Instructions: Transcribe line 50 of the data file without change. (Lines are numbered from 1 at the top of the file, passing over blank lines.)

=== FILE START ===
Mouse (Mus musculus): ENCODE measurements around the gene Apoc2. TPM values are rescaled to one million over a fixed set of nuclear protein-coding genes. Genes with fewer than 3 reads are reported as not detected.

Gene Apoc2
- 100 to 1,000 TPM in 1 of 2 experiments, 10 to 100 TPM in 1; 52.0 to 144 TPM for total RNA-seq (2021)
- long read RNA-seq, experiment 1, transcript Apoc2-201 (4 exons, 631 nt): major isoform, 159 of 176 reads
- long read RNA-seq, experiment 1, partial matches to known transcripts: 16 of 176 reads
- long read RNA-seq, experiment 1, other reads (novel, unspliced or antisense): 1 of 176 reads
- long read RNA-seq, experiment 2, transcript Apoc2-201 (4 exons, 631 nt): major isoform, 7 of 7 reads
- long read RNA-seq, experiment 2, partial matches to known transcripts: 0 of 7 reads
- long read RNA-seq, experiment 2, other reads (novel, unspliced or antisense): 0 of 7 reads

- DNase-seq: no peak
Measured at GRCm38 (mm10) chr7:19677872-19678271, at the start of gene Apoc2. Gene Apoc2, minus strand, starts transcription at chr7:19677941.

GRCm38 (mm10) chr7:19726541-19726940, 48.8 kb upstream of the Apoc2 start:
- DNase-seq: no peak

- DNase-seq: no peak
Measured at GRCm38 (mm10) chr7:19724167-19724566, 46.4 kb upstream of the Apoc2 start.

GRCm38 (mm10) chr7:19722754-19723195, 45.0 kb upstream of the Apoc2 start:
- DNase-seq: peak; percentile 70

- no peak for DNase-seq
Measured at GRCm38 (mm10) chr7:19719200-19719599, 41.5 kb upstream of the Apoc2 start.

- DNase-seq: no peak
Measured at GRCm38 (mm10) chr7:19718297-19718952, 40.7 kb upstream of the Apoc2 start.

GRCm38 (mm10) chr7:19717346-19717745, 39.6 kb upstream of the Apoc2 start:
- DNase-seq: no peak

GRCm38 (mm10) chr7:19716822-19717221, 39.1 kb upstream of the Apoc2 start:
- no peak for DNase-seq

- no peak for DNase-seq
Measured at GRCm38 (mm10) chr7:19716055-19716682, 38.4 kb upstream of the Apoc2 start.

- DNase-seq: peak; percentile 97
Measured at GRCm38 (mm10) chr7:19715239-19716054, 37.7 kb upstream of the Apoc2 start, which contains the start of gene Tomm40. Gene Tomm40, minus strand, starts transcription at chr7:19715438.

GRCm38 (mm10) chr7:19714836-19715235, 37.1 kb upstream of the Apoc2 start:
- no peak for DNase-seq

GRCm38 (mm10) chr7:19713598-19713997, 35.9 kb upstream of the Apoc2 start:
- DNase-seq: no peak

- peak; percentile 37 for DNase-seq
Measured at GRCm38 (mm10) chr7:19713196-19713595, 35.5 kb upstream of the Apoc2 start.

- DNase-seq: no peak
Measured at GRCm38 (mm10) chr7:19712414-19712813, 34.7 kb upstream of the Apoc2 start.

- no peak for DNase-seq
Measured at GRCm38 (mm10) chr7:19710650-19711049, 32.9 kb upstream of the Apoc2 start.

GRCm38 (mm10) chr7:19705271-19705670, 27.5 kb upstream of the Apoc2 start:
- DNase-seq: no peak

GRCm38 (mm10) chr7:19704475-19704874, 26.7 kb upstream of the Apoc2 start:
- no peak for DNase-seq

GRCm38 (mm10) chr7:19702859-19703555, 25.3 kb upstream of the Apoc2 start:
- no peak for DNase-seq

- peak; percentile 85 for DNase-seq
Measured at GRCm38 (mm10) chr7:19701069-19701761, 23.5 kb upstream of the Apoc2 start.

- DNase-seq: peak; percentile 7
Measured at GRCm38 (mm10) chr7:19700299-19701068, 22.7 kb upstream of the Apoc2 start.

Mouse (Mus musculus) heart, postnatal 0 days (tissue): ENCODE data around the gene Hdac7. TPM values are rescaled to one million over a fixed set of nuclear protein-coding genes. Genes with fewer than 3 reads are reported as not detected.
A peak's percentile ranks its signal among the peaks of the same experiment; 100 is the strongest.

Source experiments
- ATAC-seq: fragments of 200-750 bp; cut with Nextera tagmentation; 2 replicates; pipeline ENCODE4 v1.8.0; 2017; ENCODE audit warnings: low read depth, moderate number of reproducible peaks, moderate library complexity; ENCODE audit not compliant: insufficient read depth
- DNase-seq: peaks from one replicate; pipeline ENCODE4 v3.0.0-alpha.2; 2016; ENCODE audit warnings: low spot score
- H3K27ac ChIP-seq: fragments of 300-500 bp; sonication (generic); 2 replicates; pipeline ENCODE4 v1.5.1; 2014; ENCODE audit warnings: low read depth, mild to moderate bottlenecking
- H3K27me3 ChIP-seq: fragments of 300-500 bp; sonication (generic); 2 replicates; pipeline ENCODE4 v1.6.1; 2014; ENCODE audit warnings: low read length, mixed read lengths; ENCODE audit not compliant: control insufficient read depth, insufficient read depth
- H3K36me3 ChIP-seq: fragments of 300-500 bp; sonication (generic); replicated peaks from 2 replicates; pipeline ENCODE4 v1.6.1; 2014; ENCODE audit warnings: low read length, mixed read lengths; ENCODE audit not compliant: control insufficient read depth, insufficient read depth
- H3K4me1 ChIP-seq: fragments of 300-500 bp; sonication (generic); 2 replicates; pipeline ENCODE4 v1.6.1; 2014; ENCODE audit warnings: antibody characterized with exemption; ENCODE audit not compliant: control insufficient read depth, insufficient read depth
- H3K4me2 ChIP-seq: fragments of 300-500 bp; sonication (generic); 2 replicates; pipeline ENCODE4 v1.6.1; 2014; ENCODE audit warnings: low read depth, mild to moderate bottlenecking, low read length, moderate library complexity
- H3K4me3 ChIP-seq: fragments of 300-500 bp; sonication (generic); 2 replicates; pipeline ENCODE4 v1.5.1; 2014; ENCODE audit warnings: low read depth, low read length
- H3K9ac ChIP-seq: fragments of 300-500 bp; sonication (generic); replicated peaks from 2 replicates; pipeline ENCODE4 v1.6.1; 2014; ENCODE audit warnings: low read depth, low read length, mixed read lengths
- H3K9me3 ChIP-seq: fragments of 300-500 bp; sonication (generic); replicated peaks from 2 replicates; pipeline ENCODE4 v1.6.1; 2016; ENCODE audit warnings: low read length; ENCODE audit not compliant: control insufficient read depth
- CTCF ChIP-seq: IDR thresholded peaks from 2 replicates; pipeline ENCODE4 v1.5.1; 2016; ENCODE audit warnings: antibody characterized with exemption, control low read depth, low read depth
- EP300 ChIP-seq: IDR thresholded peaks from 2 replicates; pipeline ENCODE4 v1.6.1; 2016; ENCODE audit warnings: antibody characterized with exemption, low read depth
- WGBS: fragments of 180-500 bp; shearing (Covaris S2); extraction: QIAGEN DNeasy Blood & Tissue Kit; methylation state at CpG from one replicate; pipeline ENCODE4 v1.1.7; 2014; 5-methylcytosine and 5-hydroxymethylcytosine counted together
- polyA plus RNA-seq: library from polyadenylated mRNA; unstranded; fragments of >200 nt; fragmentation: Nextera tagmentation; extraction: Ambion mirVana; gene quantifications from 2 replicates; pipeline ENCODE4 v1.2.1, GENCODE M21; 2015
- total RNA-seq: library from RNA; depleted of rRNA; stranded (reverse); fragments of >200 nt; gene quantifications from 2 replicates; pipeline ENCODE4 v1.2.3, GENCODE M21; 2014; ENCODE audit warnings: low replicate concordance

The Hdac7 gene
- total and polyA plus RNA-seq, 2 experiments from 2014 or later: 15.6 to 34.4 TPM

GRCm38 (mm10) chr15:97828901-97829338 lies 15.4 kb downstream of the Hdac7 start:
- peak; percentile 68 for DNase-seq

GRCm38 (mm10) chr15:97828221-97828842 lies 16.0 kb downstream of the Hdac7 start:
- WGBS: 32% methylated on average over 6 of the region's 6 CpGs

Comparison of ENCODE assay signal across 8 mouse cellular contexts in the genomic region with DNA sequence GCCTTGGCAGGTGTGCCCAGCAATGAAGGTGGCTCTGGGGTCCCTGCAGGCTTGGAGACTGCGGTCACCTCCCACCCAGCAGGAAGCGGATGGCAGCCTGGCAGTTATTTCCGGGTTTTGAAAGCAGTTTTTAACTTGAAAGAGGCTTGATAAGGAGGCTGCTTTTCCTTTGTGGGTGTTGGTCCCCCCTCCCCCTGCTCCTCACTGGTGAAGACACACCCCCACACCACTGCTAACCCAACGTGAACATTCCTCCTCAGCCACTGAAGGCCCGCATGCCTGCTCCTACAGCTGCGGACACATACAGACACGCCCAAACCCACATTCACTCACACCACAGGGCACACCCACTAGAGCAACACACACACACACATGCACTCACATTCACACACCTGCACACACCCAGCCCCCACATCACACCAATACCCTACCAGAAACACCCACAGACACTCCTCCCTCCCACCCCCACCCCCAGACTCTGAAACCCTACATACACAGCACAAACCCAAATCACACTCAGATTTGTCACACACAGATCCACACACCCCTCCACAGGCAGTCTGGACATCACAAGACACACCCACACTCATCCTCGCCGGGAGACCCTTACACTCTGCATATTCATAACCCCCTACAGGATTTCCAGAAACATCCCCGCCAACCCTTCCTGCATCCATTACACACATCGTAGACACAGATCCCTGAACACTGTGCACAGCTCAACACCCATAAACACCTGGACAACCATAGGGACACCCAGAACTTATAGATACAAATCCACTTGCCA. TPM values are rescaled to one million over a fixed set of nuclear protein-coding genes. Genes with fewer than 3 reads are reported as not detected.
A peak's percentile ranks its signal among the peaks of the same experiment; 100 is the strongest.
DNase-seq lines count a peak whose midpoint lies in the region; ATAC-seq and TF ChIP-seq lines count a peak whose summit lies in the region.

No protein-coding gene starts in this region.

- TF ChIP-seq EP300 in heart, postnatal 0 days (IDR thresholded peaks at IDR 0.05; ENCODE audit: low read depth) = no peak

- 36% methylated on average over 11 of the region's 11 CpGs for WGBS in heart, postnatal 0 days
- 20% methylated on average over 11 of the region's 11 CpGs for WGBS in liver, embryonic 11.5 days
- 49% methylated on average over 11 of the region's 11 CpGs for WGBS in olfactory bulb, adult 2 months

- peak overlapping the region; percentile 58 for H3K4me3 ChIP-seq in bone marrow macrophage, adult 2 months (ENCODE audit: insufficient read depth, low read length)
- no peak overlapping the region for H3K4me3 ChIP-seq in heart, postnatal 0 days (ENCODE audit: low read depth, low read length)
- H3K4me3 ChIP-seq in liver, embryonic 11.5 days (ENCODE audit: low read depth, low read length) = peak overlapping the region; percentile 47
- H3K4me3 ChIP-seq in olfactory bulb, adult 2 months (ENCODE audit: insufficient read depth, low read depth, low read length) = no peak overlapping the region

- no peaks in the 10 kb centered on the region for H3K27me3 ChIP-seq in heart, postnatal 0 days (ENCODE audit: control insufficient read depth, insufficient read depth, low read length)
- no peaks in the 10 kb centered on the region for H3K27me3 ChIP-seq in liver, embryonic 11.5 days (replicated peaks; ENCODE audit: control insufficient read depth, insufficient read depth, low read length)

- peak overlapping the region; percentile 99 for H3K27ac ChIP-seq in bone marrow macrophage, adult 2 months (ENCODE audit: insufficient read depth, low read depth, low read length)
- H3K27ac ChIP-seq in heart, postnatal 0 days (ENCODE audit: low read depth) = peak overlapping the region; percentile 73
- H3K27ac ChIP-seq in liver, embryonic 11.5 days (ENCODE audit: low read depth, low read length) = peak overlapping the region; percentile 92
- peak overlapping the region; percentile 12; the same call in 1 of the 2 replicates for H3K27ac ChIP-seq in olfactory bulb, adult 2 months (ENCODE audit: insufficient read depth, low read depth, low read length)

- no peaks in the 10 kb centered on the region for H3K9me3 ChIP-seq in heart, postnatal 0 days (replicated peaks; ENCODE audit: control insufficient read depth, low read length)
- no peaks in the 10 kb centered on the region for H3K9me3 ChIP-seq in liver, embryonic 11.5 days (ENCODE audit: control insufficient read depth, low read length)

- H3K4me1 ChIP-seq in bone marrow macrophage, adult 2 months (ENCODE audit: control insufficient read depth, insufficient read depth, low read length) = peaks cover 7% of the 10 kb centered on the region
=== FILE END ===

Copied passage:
Mouse (Mus musculus) heart, postnatal 0 days (tissue): ENCODE data around the gene Hdac7. TPM values are rescaled to one million over a fixed set of nuclear protein-coding genes. Genes with fewer than 3 reads are reported as not detected.